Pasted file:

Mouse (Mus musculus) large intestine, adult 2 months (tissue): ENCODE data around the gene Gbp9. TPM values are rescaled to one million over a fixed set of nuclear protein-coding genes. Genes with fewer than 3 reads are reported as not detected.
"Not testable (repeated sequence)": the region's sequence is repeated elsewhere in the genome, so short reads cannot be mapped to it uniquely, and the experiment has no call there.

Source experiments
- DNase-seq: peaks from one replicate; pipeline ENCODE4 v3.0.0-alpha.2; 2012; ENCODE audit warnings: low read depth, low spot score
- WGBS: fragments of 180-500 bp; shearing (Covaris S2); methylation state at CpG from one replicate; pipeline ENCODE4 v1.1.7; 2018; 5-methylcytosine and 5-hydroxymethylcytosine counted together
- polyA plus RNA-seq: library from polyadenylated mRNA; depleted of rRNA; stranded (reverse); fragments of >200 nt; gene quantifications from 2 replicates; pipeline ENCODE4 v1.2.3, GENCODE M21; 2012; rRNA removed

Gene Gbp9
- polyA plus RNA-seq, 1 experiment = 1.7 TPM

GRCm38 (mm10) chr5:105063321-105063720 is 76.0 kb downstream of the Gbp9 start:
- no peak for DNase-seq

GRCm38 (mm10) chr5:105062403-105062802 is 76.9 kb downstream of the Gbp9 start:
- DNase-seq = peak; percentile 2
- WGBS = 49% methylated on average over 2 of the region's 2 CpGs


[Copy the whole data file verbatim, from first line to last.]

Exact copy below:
Mouse (Mus musculus) large intestine, adult 2 months (tissue): ENCODE data around the gene Gbp9. TPM values are rescaled to one million over a fixed set of nuclear protein-coding genes. Genes with fewer than 3 reads are reported as not detected.
"Not testable (repeated sequence)": the region's sequence is repeated elsewhere in the genome, so short reads cannot be mapped to it uniquely, and the experiment has no call there.

Source experiments
- DNase-seq: peaks from one replicate; pipeline ENCODE4 v3.0.0-alpha.2; 2012; ENCODE audit warnings: low read depth, low spot score
- WGBS: fragments of 180-500 bp; shearing (Covaris S2); methylation state at CpG from one replicate; pipeline ENCODE4 v1.1.7; 2018; 5-methylcytosine and 5-hydroxymethylcytosine counted together
- polyA plus RNA-seq: library from polyadenylated mRNA; depleted of rRNA; stranded (reverse); fragments of >200 nt; gene quantifications from 2 replicates; pipeline ENCODE4 v1.2.3, GENCODE M21; 2012; rRNA removed

Gene Gbp9
- polyA plus RNA-seq, 1 experiment = 1.7 TPM

GRCm38 (mm10) chr5:105063321-105063720 is 76.0 kb downstream of the Gbp9 start:
- no peak for DNase-seq

GRCm38 (mm10) chr5:105062403-105062802 is 76.9 kb downstream of the Gbp9 start:
- DNase-seq = peak; percentile 2
- WGBS = 49% methylated on average over 2 of the region's 2 CpGs